A couple years later we went to Disneyland again. This time Ashton had been diagnosed with autism and we finally had an explanation for his quirky behavior and random tantrums. Since we had just endured a singularly horrible trip to Chuck E. Cheese, we were pretty worried about how he would handle all the noise, crowds, confusion, and people dressed as stuffed animals. Turns out we were right to worry. We went to California Adventure and didn't use Kaitlyn's wheelchair pass because all of the rides in CA are wheelchair-accessible. After the second ride, and hours spent in noisy chaos, he stopped all pretense of cooperation and put on a spectacular tantrum that impressed even the other kids who were having their normal, every day tantrums. I'm sure he taught those kids a few things that became very valuable as they learned how to use them to their advantage. When the tantrum appeared to be subsiding, a concerned looking mother recognized the signs and walked up to tell me that her son had autism and had a pass that allowed him to use the exit to the rides instead of the entrance, thus permitting him to avoid the worst of the noise and confusion. Off we went to get this magical pass, and the rest of the trip became tolerable, if not downright enjoyable. It saved Ashton enormous amounts of stress, and saved us enormous amounts of aggravation since we were able to use our $200 passes for more than 4 rides.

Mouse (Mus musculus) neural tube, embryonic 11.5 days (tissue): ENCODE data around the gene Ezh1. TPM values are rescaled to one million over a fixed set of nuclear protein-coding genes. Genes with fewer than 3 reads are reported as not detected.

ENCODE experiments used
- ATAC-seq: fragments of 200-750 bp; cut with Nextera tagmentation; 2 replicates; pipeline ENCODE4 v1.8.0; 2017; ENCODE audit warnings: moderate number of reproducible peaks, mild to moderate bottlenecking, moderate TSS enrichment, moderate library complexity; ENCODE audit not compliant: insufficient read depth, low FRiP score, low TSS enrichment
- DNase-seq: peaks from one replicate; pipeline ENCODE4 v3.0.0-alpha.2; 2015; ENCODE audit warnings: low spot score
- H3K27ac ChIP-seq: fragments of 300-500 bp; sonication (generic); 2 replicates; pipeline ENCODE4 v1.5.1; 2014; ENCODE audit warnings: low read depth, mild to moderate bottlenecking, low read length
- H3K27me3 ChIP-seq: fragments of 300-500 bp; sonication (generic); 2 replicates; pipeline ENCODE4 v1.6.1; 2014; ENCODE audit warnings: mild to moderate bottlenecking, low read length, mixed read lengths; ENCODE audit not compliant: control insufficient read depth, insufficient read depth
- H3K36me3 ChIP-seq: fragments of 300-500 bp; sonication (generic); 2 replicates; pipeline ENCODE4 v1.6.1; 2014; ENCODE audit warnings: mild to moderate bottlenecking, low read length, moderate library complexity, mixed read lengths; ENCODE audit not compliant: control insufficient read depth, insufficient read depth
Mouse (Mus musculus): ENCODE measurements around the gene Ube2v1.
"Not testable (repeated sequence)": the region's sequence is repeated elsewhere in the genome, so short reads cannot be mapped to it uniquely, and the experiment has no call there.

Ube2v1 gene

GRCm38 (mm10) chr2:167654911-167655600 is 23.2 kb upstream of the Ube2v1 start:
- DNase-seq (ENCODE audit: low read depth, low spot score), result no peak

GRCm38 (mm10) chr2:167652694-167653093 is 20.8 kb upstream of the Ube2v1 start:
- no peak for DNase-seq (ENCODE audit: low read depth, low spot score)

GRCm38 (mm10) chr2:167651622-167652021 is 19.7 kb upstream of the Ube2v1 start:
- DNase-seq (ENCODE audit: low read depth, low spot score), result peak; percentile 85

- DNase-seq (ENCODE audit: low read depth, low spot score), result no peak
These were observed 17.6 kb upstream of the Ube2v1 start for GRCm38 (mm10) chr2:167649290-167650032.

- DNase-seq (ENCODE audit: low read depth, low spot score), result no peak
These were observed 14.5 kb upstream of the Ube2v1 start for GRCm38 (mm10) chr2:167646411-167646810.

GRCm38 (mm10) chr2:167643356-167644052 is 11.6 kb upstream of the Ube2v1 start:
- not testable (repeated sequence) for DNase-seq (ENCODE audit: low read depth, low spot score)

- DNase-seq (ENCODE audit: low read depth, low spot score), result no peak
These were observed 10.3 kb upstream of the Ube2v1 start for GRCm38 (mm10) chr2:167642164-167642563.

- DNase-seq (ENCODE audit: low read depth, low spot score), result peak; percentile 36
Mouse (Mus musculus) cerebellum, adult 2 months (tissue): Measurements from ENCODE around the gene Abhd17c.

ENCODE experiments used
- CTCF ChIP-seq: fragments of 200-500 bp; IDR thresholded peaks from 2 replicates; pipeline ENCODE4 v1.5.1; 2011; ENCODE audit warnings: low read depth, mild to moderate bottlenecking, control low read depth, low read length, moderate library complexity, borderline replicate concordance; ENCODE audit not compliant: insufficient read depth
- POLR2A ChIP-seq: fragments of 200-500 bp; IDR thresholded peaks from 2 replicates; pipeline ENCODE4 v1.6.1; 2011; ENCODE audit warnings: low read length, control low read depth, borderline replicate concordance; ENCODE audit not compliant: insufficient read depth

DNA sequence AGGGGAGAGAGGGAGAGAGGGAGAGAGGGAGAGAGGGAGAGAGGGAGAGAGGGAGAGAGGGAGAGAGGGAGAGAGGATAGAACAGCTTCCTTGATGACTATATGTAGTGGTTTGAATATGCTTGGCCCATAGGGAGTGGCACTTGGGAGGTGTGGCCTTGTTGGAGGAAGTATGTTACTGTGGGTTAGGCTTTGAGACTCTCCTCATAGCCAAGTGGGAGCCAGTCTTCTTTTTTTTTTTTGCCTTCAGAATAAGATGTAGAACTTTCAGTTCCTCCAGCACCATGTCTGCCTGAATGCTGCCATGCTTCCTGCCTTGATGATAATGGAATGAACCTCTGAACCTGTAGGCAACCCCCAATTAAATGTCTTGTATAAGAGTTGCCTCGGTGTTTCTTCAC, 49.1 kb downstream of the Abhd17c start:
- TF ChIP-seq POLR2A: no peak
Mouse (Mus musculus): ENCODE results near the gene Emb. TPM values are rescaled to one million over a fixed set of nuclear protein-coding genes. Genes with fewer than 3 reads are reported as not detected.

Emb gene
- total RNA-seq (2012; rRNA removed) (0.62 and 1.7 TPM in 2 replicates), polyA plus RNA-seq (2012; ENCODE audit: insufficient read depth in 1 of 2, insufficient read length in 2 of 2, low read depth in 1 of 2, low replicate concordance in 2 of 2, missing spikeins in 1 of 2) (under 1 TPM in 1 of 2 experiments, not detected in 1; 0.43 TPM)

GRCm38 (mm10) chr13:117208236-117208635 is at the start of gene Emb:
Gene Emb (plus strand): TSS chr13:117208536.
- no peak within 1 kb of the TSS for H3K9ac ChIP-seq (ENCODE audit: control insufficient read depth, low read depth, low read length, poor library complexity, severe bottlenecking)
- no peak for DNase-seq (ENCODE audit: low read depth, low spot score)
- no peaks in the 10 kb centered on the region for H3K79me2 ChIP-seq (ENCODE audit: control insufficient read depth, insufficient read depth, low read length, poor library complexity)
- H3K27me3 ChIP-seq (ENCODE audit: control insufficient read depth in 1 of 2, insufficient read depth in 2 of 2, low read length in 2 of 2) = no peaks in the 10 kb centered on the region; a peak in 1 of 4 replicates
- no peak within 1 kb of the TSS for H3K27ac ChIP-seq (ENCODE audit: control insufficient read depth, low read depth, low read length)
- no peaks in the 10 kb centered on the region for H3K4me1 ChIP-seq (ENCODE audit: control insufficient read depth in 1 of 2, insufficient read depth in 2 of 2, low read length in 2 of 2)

There are of course a few caveats and rules of etiquette for using these passes. First, it is usually, but not always, faster using the special needs access line (which is usually either the exit to the ride or the fastpass line), but there are a few rides that can be counted on to have longer special needs lines. Some of the most prominent are Pirates of the Caribbean, it's a small world, Star Tours, and sometimes Space Mountain. Use this information as you will.